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Hello Idaho: Developing resilience

"It doesn’t mean that you won’t feel sad or hurt when these things happen, it means that when life hands you challenges, you have the skills to overcome them.”

BOISE, Idaho — Tragedy and hardships don’t define us… it’s how we recover and bounce back from those tough situations that make us who we are.

Optum Idaho Deputy Director Casey Moyer says resilience is key to weathering life's difficulties,

"Resilience is the ability to cope with trauma, tragedy, stress, and adversity," he said. "It doesn’t mean that you won’t feel sad or hurt when these things happen, it means that when life hands you challenges, you have the skills to overcome them.”

Although everyone - even babies - contains some measure of resilience naturally, Moyer said, practicing resilience can strengthen the skill.

“Resilient people tend to be aware of their situation externally. They’re aware of their emotional response and how they’re responding to it," he said. "They’re aware of the behaviors taking place around them. They generally tend to have a more positive outlook on the current event as well as the future, and attempt to take control on the things they can control and influence.”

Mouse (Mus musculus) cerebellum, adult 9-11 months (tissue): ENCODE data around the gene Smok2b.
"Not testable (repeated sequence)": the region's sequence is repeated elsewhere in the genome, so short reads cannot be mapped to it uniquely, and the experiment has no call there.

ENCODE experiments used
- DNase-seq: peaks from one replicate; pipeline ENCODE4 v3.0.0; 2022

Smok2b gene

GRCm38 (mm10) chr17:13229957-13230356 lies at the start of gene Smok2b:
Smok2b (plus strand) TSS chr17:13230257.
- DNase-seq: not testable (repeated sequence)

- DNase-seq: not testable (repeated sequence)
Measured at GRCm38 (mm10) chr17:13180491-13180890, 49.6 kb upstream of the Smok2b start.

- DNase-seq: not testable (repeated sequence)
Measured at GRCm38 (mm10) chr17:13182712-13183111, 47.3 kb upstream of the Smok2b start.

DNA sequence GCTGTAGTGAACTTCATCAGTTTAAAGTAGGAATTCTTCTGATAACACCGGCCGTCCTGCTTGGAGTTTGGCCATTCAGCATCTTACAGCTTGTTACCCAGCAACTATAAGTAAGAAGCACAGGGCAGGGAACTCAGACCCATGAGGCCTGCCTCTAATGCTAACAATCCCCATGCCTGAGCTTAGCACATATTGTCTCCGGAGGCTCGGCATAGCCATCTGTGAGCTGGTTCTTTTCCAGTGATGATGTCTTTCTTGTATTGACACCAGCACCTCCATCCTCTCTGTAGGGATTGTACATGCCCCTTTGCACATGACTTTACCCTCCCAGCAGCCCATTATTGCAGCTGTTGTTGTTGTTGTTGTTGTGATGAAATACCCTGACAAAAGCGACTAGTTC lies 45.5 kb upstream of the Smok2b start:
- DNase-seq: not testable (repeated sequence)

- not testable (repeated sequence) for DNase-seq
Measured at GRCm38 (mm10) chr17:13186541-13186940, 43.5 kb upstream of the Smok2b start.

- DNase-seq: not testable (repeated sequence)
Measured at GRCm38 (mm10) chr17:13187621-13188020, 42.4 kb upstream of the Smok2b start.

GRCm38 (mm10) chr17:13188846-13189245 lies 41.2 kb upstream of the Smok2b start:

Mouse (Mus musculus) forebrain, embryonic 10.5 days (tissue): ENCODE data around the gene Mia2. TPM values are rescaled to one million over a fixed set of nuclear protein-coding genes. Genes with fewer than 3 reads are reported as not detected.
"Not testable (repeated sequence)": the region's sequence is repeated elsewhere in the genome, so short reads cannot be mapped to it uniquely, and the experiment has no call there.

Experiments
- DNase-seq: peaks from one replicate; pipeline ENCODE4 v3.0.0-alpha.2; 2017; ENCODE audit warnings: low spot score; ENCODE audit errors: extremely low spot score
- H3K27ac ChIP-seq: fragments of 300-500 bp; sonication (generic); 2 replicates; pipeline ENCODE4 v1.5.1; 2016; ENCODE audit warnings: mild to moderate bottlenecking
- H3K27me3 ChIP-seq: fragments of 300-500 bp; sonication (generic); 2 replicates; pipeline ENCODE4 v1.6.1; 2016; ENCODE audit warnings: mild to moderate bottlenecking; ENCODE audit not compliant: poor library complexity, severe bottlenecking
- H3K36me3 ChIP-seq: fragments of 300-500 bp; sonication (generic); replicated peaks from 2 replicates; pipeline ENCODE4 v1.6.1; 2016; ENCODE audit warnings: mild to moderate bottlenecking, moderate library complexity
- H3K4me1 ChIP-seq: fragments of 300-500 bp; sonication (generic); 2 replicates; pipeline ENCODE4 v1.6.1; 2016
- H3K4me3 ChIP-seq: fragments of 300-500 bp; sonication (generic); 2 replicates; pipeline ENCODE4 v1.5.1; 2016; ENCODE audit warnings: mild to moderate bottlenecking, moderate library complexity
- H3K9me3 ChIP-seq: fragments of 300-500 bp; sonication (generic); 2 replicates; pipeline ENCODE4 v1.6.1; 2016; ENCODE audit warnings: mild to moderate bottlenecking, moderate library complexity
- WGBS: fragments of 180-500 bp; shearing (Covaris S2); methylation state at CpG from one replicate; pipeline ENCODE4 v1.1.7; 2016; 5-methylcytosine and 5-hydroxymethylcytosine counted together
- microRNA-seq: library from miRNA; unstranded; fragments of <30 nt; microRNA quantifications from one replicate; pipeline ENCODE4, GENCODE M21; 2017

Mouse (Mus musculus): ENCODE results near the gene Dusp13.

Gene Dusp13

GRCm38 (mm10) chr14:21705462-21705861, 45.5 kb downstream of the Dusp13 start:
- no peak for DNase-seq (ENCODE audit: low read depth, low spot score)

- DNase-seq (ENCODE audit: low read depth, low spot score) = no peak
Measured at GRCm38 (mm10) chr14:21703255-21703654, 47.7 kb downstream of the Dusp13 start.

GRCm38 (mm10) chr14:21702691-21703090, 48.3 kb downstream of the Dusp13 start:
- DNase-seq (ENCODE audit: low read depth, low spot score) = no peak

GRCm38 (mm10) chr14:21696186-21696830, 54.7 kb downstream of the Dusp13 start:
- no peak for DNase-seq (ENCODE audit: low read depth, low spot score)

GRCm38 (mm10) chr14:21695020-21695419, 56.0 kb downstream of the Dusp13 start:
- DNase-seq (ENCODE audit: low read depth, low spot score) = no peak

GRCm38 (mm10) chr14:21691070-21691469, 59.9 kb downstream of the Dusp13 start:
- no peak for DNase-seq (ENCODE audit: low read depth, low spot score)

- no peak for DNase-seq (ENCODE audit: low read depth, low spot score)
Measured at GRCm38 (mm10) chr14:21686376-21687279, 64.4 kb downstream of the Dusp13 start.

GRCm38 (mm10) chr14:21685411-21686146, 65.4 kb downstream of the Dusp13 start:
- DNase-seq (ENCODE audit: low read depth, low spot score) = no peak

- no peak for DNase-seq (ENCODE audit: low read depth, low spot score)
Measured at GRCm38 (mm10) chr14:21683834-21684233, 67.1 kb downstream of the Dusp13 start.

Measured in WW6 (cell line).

Moyer offered some tips for developing more resilience, starting with maintaining strong relationships with others and caring for yourself physically and mentally.

"Do things that make you feel more relaxed. Eat well, sleep well, exercise – some of the things we’ve talked about in our previous segments," he said. "Own your feelings. Don’t be afraid to admit to yourself about how you feel about something. It can be uncomfortable, but self-awareness is the key to understanding how you can take action."

Determining how you will react to the hardship you are dealing with is also important, Moyer said. 

"Ask yourself what you can do to improve this situation – then do it. It can help you regain that sense of control. Going with the flow sometimes is the only action you have," Moyer said. "Be mindful. This is about active, open attention to the present. Recognize this moment will pass and you are just a part of a bigger system."

For more information on how to adapt to stressful or life-changing situations, visit the American Psychological Association website here.

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